- - Thursday, November 26, 2015

Barack Obama is blowing past all signs of caution on the left lanes of the road of American politics. That’s a dog-bites-man headline that by now is common knowledge. He no longer cares what Americans think of his leadership. His “my way or the highway” handling of the Syrian refugee crisis, which could endanger the homeland, seals it. Though he gave Iran’s stony-faced mullahs all they wanted and more in his nuclear deal, he has dispensed with even pretending to accommodate the concerns to several governors in his scheme to settle thousands of foreign refugees on their soil. Flinging insults is more fun.

In the Philippines last week, President Obama brushed off the legitimate concerns of more than 30 governors, including some within his own party, that in light of the terrorist attack in Paris, welcoming an additional migrants from the Islamic State’s burgeoning caliphate poses a danger to American citizens: “Apparently they are scared of widows and orphans coming into the United States of America,” Mr. Obama said of Republicans.

“At first, they were too scared of the press being too tough on them in the debates. Now they are scared of three-year-old orphans. That doesn’t seem so tough to me.”

The president forgets that governors of both major parties speak not simply for themselves, but for their constituents. It’s the regular folk on Main Street who must absorb the impact of terror when it erupts in their midst, as it did in Paris. As commander in chief, Mr. Obama has an obligation to protect 320 million Americans. After seven years in office, he’s clearly considers it done and has moved on to his real interest, globalism. The United States is not big enough for him. Forcing open barriers to refugees, despite the possibility that ISIS terrorists could be hiding among them, is of a piece in his drive to separate the nation from its exceptional past and usher in a post-modern era to fulfill the left’s long-standing rallying cry: “Workers of the world unite!”

Contrary to the president’s assertion, the majority of the refugees, in news photographs and television video is not composed of “widows and orphans,” but healthy and well-fed young men. At least two of the Paris murderers were reported to have arrived in France among Syrian immigrants, and a female suspect died during a police raid several days later. She was no widow.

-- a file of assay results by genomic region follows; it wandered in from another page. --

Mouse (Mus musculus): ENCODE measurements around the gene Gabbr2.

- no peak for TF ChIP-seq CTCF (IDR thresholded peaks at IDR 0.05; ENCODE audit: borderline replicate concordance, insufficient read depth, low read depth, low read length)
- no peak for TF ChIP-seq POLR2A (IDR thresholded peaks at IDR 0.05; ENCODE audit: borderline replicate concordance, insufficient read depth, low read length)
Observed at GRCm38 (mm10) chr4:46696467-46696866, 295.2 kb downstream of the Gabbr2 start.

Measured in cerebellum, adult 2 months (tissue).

Careful screening of arriving immigrants can minimize risk, but screening is only as good as the background records law enforcement can access. Syria has been aflame for four years — reliable data on refugees emerging from a war zone is unlikely, according to FBI director James Comey: “If someone has never made a ripple in the pond in Syria in a way that would get their identity or their interest reflected in our database, we can query our database until the cows come home, but there will be nothing show up because we have no record of them.”

Taking security steps to guard Americans from danger does not demonstrate a lack of compassion for the downtrodden, it’s simply common sense. Refugees, particularly widows and orphans, who can be cleared through using existing databases can be given priority. Military-aged men who cannot be cleared should be held out until they can be, or sent home. A national leader willing to endanger his people is a sad story of incompetence in high places.

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